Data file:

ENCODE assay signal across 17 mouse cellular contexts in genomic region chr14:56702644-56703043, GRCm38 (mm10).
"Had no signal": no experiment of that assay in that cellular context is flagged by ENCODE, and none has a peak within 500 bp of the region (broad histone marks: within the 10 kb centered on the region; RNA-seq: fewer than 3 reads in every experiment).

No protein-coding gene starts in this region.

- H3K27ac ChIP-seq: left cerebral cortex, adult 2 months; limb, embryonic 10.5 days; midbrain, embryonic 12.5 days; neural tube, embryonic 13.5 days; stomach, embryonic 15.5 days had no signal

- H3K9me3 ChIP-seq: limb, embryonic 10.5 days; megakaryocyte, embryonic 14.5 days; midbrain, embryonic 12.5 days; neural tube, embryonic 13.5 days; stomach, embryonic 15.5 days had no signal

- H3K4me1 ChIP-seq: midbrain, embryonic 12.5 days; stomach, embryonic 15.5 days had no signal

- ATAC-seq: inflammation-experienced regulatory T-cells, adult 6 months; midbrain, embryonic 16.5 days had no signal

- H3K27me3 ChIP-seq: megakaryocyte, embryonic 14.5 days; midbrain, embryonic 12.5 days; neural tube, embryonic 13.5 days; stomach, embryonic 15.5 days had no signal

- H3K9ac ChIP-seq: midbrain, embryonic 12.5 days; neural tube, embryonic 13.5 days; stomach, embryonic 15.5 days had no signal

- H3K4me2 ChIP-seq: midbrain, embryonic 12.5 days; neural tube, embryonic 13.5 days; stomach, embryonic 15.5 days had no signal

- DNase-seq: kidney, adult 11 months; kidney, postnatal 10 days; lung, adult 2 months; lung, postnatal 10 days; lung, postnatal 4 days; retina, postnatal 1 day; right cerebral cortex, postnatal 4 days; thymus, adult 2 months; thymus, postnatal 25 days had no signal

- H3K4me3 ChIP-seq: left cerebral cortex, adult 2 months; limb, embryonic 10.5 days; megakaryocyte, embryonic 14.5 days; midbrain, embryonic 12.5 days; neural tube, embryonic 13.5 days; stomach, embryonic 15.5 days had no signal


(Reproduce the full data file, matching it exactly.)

ENCODE assay signal across 17 mouse cellular contexts in genomic region chr14:56702644-56703043, GRCm38 (mm10).
"Had no signal": no experiment of that assay in that cellular context is flagged by ENCODE, and none has a peak within 500 bp of the region (broad histone marks: within the 10 kb centered on the region; RNA-seq: fewer than 3 reads in every experiment).

No protein-coding gene starts in this region.

- H3K27ac ChIP-seq: left cerebral cortex, adult 2 months; limb, embryonic 10.5 days; midbrain, embryonic 12.5 days; neural tube, embryonic 13.5 days; stomach, embryonic 15.5 days had no signal

- H3K9me3 ChIP-seq: limb, embryonic 10.5 days; megakaryocyte, embryonic 14.5 days; midbrain, embryonic 12.5 days; neural tube, embryonic 13.5 days; stomach, embryonic 15.5 days had no signal

- H3K4me1 ChIP-seq: midbrain, embryonic 12.5 days; stomach, embryonic 15.5 days had no signal

- ATAC-seq: inflammation-experienced regulatory T-cells, adult 6 months; midbrain, embryonic 16.5 days had no signal

- H3K27me3 ChIP-seq: megakaryocyte, embryonic 14.5 days; midbrain, embryonic 12.5 days; neural tube, embryonic 13.5 days; stomach, embryonic 15.5 days had no signal

- H3K9ac ChIP-seq: midbrain, embryonic 12.5 days; neural tube, embryonic 13.5 days; stomach, embryonic 15.5 days had no signal

- H3K4me2 ChIP-seq: midbrain, embryonic 12.5 days; neural tube, embryonic 13.5 days; stomach, embryonic 15.5 days had no signal

- DNase-seq: kidney, adult 11 months; kidney, postnatal 10 days; lung, adult 2 months; lung, postnatal 10 days; lung, postnatal 4 days; retina, postnatal 1 day; right cerebral cortex, postnatal 4 days; thymus, adult 2 months; thymus, postnatal 25 days had no signal

- H3K4me3 ChIP-seq: left cerebral cortex, adult 2 months; limb, embryonic 10.5 days; megakaryocyte, embryonic 14.5 days; midbrain, embryonic 12.5 days; neural tube, embryonic 13.5 days; stomach, embryonic 15.5 days had no signal